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The Keystone Pipeline leak was nearly twice as big as we thought

Antibiotic-resistant "nightmare" bacteria are spreading across the US

April 4, 2018 by  
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A new breed of “nightmare” bacteria resists pretty much all of our antibiotics – and it’s rapidly spreading across the US. The bacteria – called carbapenem-resistant Enterobacteriaceae (CRE) – is different from your run-of-the-mill antibiotic-resistant bacteria because it is incredibly deadly, with 50 percent of infected patients dying. Not only that, but it is spreading like “wildfire” with over 200 cases identified in 27 states. Researchers at the CDC said that last year they tested  5,700 samples of resistant bacteria, and of those samples, 221 were CRE or similar bacteria. That’s a full 15 percent. “I was surprised by the numbers” of bacteria with unusual antibiotic resistance, Dr. Anne Schuchat, principal deputy director of the CDC, said. “This was more than I was expecting.” Once researchers detected these bacteria, they tested other patients in the same facility to see if the bacteria had spread. It turned out that 1 in 10 people had what scientists call a “silent” infection, where they have the bacteria in their bodies but aren’t showing symptoms. Related: Flesh-eating bacteria might be spread by mosquitoes in Australia Fortunately, doctors have a plan. They are working hard to stop the spread before it becomes common. To that end, the CDC created the Antibiotic Resistance Laboratory Network (ARLN) to test and track for these dangerous bacteria. Using an aggressive containment strategy, researchers have been able to control the infection. But the danger isn’t over – doctors and scientists will have to be vigilant to stay ahead of the antibiotic-resistance trend as bacteria continue to evolve and change to evade our efforts. Via Live Science Images via Deposit Photos ( 1 , 2 )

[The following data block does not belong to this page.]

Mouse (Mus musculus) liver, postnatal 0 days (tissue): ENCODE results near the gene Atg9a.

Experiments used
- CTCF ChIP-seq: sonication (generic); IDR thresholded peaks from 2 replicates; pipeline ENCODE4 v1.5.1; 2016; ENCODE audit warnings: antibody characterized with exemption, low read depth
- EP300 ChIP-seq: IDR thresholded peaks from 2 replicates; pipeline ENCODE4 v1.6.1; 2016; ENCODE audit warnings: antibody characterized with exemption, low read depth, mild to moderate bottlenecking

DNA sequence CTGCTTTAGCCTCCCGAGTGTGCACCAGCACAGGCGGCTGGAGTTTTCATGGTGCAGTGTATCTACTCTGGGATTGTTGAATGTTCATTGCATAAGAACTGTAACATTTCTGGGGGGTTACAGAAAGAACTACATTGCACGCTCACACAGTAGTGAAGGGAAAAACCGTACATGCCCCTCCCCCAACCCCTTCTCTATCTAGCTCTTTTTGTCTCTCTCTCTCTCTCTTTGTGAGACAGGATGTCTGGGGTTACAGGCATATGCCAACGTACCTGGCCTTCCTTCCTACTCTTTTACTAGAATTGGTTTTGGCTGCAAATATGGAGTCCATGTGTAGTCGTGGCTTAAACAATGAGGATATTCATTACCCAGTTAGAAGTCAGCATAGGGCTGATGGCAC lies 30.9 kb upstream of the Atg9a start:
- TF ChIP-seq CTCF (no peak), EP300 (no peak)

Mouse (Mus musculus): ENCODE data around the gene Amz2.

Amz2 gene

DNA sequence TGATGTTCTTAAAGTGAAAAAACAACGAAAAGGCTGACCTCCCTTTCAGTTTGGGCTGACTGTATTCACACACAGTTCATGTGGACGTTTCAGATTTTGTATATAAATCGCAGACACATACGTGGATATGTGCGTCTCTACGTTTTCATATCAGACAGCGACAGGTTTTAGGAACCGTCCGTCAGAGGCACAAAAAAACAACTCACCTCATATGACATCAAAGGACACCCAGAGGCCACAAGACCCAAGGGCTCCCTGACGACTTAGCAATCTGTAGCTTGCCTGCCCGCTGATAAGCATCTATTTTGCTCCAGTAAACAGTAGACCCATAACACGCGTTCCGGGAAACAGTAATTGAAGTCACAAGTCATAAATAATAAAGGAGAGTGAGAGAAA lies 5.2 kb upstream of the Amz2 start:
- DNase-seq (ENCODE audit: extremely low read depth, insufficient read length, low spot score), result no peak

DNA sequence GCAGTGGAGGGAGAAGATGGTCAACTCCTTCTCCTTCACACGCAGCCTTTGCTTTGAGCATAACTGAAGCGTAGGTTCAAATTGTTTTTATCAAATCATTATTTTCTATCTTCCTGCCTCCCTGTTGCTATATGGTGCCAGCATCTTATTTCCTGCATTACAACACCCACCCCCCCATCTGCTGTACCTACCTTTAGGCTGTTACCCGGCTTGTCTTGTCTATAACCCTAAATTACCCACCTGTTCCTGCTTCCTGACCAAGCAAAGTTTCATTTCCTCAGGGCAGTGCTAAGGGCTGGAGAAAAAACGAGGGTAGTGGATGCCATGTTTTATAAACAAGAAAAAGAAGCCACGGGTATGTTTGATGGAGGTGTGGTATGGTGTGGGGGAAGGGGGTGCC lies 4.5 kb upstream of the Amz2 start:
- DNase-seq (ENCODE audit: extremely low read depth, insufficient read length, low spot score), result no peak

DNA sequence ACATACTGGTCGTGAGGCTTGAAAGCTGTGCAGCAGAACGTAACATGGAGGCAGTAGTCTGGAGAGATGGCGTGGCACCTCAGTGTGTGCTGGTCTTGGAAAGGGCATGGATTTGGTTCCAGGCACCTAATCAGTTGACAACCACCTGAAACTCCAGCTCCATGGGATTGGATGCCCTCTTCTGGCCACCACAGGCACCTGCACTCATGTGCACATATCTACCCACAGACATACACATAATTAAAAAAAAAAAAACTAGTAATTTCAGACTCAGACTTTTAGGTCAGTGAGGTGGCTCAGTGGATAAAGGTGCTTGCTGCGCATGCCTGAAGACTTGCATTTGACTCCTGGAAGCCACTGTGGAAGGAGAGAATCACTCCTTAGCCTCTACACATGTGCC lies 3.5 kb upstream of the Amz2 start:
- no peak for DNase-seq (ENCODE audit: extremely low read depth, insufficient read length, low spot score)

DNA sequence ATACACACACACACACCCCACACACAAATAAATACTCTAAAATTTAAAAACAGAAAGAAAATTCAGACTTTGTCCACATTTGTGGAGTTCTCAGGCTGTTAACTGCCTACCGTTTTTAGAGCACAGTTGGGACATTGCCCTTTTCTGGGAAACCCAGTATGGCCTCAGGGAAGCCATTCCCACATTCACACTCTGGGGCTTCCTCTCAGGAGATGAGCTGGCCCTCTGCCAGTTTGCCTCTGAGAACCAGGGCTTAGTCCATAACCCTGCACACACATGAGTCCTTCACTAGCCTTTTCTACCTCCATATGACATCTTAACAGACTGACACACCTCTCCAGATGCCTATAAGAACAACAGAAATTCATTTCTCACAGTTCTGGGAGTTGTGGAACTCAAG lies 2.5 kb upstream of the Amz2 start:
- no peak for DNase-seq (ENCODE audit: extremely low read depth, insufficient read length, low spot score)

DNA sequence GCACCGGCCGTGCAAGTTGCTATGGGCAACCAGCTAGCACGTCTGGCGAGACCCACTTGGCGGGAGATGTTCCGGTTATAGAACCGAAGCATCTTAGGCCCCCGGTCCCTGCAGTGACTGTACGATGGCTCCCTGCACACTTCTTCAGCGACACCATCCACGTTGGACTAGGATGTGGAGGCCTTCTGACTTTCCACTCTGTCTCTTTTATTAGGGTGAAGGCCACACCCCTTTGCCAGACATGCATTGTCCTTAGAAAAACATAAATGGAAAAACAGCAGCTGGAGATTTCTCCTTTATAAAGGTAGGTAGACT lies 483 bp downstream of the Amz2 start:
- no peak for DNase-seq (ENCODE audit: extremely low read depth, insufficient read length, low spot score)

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Antibiotic-resistant "nightmare" bacteria are spreading across the US

AeroMobil reveals flying taxi that transforms from car to electric airplane

March 26, 2018 by  
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Designed for both the skies and the streets, the AeroMobil 5.0 is the latest futuristic creation from the Slovakia-based flying car company. Rather than taking off as a traditional airplane does, the AeroMobil 5.0 is able to gain altitude through vertical thrust from powerful rotors embedded in retractable wings that deploy when you are ready to hit the skies. A rear propeller provides the vehicle with midair thrust. Billed as the “first and only electric VTOL (Vertical Takeoff and Landing vehicle) to also drive on the road,” the AeroMobil 5.0 could potentially someday be your taxi, offering convenient flights right at your doorstep. The AeroMobil 5.0 is designed to complement previous models of flying car from the company, including the AeroMobil 4.0. “The multi-product strategy means we can provide urban travel with the AeroMobil 5.0 VTOL and intra-city travel with the AeroMobil 4.0 STOL,” said Juraj Vaculik, co-founder and CEO of AeroMobil, in a statement . “Our strategy solves the limitations of alternative VTOL concepts which are tied to dedicated landing pods rather than also using the existing road infrastructure .” Related: Uber and NASA team up to launch flying taxis by 2020 The AeroMobil 5.0 is designed to seat four passengers, with each rider having access to a personalized experience thanks to a sophisticated advanced data, communications and media system onboard. The cumulative experience at AeroMobil and developed technologies upon which the new flying car is based has made the company quite confident in its ability to finally deliver on that long-held dream of owning, or at least riding in, a flying car. “AeroMobil 4.0 STOL uses several patented technologies, a highly innovative combustion engine and has the benefit of using existing aerospace and automotive technology, combined in a unique way, thus achieving far greater energy efficiency , speed and range than any electric VTOL,” said AeroMobil Chairman Patrick Hessel in a statement . “It is also designed within existing regulation , hence enabling much sooner go-to-market in 2020 than the electric VTOL category, which in general is being mooted as ready for shipment in 2025”. Via Carscoops Images via AeroMobil